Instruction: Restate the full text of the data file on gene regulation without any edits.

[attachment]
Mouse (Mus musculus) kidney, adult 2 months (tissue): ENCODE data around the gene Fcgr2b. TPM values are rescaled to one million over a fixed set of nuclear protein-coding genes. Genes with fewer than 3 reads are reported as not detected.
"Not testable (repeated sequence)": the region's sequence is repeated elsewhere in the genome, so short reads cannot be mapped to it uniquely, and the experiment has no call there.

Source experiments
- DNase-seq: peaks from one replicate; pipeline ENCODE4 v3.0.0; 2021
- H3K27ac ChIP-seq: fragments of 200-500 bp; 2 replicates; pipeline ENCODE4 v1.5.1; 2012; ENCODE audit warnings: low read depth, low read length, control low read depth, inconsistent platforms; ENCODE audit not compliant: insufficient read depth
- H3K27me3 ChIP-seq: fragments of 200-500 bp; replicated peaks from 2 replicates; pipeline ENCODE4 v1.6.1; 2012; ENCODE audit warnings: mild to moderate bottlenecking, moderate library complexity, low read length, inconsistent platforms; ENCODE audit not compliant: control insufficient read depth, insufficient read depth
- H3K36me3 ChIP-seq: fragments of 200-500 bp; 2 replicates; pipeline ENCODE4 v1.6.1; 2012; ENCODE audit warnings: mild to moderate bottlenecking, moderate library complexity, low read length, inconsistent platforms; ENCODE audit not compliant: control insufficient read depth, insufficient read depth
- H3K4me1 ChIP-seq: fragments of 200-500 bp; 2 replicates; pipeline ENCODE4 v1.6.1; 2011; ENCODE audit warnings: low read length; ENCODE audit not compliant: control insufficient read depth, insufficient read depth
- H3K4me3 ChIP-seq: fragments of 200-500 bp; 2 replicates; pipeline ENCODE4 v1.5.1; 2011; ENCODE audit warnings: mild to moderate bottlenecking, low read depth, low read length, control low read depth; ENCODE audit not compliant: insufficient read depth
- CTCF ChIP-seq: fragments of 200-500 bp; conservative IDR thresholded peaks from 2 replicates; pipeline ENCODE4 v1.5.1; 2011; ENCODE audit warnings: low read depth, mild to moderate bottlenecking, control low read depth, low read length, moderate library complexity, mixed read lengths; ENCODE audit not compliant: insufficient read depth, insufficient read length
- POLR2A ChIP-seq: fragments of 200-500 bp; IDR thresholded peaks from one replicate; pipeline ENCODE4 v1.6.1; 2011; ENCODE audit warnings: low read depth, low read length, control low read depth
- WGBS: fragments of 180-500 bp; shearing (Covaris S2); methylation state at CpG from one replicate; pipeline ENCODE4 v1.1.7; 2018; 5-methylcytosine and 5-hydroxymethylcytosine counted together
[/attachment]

Mouse (Mus musculus) kidney, adult 2 months (tissue): ENCODE data around the gene Fcgr2b. TPM values are rescaled to one million over a fixed set of nuclear protein-coding genes. Genes with fewer than 3 reads are reported as not detected.
"Not testable (repeated sequence)": the region's sequence is repeated elsewhere in the genome, so short reads cannot be mapped to it uniquely, and the experiment has no call there.

Source experiments
- DNase-seq: peaks from one replicate; pipeline ENCODE4 v3.0.0; 2021
- H3K27ac ChIP-seq: fragments of 200-500 bp; 2 replicates; pipeline ENCODE4 v1.5.1; 2012; ENCODE audit warnings: low read depth, low read length, control low read depth, inconsistent platforms; ENCODE audit not compliant: insufficient read depth
- H3K27me3 ChIP-seq: fragments of 200-500 bp; replicated peaks from 2 replicates; pipeline ENCODE4 v1.6.1; 2012; ENCODE audit warnings: mild to moderate bottlenecking, moderate library complexity, low read length, inconsistent platforms; ENCODE audit not compliant: control insufficient read depth, insufficient read depth
- H3K36me3 ChIP-seq: fragments of 200-500 bp; 2 replicates; pipeline ENCODE4 v1.6.1; 2012; ENCODE audit warnings: mild to moderate bottlenecking, moderate library complexity, low read length, inconsistent platforms; ENCODE audit not compliant: control insufficient read depth, insufficient read depth
- H3K4me1 ChIP-seq: fragments of 200-500 bp; 2 replicates; pipeline ENCODE4 v1.6.1; 2011; ENCODE audit warnings: low read length; ENCODE audit not compliant: control insufficient read depth, insufficient read depth
- H3K4me3 ChIP-seq: fragments of 200-500 bp; 2 replicates; pipeline ENCODE4 v1.5.1; 2011; ENCODE audit warnings: mild to moderate bottlenecking, low read depth, low read length, control low read depth; ENCODE audit not compliant: insufficient read depth
- CTCF ChIP-seq: fragments of 200-500 bp; conservative IDR thresholded peaks from 2 replicates; pipeline ENCODE4 v1.5.1; 2011; ENCODE audit warnings: low read depth, mild to moderate bottlenecking, control low read depth, low read length, moderate library complexity, mixed read lengths; ENCODE audit not compliant: insufficient read depth, insufficient read length
- POLR2A ChIP-seq: fragments of 200-500 bp; IDR thresholded peaks from one replicate; pipeline ENCODE4 v1.6.1; 2011; ENCODE audit warnings: low read depth, low read length, control low read depth
- WGBS: fragments of 180-500 bp; shearing (Covaris S2); methylation state at CpG from one replicate; pipeline ENCODE4 v1.1.7; 2018; 5-methylcytosine and 5-hydroxymethylcytosine counted together